Amazon yesterday released its Q3 results, but shook the marketplace by projecting that its Q4 net sales "are expected to be between $140.0 billion and $148.0 billion, or to grow between 2% and 8% compared with fourth quarter 2021 … Operating income is expected to be between $0 and $4.0 billion, compared with $3.5 billion in fourth quarter 2021."
The forecast, the Wall Street Journal writes, is "the latest stark sign of how shifting economic forces are battering tech giants that thrived during the pandemic."
Amazon said that Q3 net sales increased 15% to $127.1 billion in the third quarter, compared with $110.8 billion in third quarter 2021 … North America segment sales increased 20% year-over-year to $78.8 billion … net income decreased to $2.9 billion in the third quarter, compared with $3.2 billion in third quarter 2021."
CEO Andy Jassy released the following statement:
“In the past four months, employees across our consumer businesses have worked relentlessly to put together compelling Prime Member Deal Events with our eighth annual Prime Day and the brand new Prime Early Access Sale in early October. The customer response to both events was quite positive, and it’s clear that particularly during these uncertain economic times, customers appreciate Amazon’s continued focus on value and convenience.
"We’re also encouraged by the steady progress we’re making on lowering costs in our stores fulfillment network, and have a set of initiatives that we’re methodically working through that we believe will yield a stronger cost structure for the business moving forward. There is obviously a lot happening in the macroeconomic environment, and we’ll balance our investments to be more streamlined without compromising our key long-term, strategic bets. What won’t change is our maniacal focus on the customer experience, and we feel confident that we’re ready to deliver a great experience for customers this holiday shopping season.”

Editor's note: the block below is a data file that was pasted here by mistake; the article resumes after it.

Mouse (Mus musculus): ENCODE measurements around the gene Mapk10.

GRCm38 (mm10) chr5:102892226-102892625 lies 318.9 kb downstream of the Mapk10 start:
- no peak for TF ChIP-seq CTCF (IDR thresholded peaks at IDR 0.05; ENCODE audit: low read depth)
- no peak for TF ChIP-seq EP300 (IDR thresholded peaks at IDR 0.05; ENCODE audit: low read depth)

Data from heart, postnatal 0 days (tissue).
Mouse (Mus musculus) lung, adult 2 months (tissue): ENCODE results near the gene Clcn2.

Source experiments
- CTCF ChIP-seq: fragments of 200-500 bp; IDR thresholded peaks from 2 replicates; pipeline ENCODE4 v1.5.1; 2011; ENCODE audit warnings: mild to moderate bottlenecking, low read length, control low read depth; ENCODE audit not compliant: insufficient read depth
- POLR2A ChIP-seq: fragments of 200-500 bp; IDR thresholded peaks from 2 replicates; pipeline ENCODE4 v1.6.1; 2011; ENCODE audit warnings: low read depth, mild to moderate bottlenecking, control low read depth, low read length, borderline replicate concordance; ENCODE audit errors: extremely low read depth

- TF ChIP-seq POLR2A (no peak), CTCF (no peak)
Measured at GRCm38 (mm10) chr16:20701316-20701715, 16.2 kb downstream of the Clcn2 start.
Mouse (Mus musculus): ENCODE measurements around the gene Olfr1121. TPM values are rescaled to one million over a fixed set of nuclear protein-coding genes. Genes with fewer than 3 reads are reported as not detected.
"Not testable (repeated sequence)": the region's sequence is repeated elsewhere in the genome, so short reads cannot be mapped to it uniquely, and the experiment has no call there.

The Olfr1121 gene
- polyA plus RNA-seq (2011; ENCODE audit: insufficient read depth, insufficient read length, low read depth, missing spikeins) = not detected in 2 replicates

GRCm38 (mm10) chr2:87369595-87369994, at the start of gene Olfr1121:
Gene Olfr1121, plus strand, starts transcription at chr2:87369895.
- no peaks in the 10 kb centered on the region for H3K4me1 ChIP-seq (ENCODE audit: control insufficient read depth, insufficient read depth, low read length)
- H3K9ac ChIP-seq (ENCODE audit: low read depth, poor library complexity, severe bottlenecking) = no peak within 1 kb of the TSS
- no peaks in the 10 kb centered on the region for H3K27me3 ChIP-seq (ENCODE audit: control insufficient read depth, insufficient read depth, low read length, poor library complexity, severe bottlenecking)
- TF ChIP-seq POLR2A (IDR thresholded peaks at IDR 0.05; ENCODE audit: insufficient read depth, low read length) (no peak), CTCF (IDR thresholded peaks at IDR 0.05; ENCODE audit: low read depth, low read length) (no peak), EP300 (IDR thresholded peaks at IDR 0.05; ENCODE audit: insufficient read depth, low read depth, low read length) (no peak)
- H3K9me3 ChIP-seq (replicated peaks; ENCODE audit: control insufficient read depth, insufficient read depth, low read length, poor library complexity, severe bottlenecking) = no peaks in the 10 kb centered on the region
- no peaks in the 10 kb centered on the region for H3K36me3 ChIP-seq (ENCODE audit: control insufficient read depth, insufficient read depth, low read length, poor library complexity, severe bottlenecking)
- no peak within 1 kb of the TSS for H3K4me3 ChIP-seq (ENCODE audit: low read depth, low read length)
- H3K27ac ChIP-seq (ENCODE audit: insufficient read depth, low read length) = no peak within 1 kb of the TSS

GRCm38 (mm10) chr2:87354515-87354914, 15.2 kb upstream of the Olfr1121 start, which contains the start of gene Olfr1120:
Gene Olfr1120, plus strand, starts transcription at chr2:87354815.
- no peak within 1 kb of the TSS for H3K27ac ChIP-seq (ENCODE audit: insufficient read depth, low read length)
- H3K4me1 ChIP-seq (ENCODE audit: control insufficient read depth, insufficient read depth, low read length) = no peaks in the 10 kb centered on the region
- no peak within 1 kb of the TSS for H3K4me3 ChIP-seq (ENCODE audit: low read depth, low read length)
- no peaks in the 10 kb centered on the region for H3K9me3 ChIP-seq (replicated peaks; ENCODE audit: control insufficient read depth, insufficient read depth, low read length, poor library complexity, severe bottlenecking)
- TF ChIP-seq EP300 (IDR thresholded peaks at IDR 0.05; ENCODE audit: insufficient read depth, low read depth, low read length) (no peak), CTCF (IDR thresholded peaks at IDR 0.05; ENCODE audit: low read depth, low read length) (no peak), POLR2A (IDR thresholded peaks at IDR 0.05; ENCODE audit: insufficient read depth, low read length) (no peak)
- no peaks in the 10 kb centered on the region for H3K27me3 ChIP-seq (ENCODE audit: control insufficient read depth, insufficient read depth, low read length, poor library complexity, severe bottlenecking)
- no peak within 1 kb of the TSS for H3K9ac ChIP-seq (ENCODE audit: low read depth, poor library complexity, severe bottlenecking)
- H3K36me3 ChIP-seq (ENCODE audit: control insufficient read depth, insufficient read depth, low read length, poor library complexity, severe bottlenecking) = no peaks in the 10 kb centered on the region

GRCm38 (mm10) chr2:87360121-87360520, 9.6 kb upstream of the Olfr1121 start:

CFO Brian Olsavsky said yesterday that Amazon is "preparing for what could be a slower growth period like most companies. We are going to be very careful on our hiring … We certainly are looking at our cost structure and looking for areas where we can save money.”
The Journal writes that "Amazon has the largest share of online commerce, about 38%, but its market share has plateaued in recent years, according to market research firm Insider Intelligence. Analysts say the company’s size has made it unlikely the e-commerce unit’s growth would hit the same pace it once did. Amazon also is dealing with increased competition from Walmart Inc., Target Corp. and others."
- KC's View:
Interesting the use of the phrase "like most companies" by Olsavsky.
I thought Amazon wasn't like most companies.
It does have some advantages over many retail competitors - AWS, for example, saw double digit growth in the quarter and continues to be a strong supporter of all of Amazon's other businesses. And I do think that the company's approach to business - wanting to be an inextricably intertwined part of people's lives - will serve it well in the long run, especially because it is so well resourced.
But Amazon may find that the retail plateau with which it is dealing may go on for a while. Which means that a great emphasis on food, in which the company still has not figured out what it wants to be when it grows up, probably is inevitable.